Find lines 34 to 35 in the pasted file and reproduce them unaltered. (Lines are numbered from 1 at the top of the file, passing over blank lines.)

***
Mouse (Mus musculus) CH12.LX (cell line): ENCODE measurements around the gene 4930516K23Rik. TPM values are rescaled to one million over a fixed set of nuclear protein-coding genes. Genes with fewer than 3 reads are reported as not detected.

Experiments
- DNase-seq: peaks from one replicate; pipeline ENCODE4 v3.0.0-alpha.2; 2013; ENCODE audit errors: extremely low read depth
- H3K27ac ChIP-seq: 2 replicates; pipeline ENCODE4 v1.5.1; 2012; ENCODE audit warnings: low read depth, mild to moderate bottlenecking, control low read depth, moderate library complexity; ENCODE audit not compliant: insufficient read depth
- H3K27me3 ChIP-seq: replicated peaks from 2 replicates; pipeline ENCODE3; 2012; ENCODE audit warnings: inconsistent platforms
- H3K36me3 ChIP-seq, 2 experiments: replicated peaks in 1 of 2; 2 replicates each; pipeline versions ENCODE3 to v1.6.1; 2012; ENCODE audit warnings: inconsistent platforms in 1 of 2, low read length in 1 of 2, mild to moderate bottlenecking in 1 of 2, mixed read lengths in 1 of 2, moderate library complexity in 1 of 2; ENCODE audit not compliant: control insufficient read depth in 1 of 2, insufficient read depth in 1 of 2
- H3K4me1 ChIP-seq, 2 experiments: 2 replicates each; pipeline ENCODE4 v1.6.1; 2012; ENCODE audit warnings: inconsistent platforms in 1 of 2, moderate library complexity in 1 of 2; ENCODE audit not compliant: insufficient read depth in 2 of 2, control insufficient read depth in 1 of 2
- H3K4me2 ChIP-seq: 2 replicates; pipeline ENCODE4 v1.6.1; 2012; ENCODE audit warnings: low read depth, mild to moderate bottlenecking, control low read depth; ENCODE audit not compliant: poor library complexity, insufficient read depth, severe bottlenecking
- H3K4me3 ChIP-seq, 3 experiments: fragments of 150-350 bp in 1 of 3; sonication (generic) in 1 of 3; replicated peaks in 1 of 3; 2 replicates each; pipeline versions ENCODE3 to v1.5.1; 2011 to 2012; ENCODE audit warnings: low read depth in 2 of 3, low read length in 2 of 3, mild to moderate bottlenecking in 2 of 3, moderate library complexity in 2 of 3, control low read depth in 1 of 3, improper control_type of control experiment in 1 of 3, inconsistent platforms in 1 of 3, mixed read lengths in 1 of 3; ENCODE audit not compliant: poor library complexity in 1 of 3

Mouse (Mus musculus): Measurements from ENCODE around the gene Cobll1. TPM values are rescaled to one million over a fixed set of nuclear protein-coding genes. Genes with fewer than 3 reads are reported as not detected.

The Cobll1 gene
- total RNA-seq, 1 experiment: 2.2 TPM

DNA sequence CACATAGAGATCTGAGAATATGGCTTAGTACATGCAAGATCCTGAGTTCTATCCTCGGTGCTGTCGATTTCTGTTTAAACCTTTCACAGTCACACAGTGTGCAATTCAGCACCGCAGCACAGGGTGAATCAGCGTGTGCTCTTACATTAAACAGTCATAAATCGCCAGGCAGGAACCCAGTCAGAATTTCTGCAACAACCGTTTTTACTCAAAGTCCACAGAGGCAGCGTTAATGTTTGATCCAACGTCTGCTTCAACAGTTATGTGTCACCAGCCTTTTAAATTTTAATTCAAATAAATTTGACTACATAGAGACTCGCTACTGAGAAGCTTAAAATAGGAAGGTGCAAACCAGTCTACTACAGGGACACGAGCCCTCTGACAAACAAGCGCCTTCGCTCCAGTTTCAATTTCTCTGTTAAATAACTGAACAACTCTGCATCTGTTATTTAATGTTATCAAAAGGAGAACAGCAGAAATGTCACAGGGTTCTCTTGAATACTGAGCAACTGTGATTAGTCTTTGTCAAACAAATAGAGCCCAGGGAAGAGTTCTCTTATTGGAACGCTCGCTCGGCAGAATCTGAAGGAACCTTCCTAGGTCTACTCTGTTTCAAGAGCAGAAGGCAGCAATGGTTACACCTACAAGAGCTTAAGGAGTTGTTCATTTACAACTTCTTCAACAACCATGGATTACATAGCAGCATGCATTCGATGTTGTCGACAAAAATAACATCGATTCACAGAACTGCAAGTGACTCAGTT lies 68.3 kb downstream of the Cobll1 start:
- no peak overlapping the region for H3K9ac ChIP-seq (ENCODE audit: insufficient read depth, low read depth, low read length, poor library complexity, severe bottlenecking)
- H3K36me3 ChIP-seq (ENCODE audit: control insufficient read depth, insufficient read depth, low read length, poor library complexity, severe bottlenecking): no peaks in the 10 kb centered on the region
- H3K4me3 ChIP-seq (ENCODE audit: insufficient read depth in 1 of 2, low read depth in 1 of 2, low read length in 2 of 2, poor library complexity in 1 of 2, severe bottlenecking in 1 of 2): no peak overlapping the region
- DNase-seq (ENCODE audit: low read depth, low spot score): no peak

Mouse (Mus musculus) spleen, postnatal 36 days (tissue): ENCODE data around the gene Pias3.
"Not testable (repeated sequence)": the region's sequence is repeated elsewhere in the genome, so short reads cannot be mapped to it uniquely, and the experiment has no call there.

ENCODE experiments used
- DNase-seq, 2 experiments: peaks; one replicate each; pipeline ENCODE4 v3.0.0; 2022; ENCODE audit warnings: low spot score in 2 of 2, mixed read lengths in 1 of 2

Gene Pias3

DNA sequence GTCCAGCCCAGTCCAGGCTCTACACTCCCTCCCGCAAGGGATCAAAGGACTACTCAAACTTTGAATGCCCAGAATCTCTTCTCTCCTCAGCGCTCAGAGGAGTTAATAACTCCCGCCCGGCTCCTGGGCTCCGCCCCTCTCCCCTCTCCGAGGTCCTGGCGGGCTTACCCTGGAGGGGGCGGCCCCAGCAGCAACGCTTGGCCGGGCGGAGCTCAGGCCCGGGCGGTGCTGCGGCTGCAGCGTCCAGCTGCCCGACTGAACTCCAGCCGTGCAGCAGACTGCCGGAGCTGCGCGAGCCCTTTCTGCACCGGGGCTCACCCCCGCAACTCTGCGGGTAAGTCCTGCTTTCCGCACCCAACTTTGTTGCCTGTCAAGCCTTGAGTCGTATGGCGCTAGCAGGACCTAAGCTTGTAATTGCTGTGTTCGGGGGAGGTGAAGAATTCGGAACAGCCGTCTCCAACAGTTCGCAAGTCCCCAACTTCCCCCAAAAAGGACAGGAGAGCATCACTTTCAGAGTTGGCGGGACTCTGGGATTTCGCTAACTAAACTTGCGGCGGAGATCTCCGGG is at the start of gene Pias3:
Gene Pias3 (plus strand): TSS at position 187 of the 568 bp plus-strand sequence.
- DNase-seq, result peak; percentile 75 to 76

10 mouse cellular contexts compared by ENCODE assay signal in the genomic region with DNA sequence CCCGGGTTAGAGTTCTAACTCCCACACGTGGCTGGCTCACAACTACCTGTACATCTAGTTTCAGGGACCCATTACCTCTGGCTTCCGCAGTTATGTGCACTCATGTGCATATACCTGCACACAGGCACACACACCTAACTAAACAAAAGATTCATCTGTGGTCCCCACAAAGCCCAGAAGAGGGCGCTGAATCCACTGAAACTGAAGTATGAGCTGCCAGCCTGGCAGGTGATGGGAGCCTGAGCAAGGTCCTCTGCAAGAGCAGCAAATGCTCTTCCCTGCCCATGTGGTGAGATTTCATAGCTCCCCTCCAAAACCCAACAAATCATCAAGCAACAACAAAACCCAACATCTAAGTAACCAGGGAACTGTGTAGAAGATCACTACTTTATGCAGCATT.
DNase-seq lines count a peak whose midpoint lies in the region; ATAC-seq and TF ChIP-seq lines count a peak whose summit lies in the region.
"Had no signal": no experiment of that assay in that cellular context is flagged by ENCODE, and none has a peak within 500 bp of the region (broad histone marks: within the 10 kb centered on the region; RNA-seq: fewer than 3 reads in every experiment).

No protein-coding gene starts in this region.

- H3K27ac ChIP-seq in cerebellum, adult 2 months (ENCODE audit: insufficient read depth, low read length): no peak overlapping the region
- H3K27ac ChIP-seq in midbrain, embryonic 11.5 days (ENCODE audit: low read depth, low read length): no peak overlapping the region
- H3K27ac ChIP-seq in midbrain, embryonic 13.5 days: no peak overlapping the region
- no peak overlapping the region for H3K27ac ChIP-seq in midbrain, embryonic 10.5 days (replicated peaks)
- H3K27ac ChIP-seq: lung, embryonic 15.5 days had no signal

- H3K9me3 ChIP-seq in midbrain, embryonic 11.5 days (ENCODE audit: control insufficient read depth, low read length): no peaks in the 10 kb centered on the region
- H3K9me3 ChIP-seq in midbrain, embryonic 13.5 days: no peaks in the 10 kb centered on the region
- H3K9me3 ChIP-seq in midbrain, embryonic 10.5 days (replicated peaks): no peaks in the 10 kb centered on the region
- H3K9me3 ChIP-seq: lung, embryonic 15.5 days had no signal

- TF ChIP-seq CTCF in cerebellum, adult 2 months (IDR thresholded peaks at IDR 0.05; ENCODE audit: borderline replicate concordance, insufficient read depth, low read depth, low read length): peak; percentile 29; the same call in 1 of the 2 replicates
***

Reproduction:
- H3K27ac ChIP-seq: lung, embryonic 15.5 days had no signal

- H3K9me3 ChIP-seq in midbrain, embryonic 11.5 days (ENCODE audit: control insufficient read depth, low read length): no peaks in the 10 kb centered on the region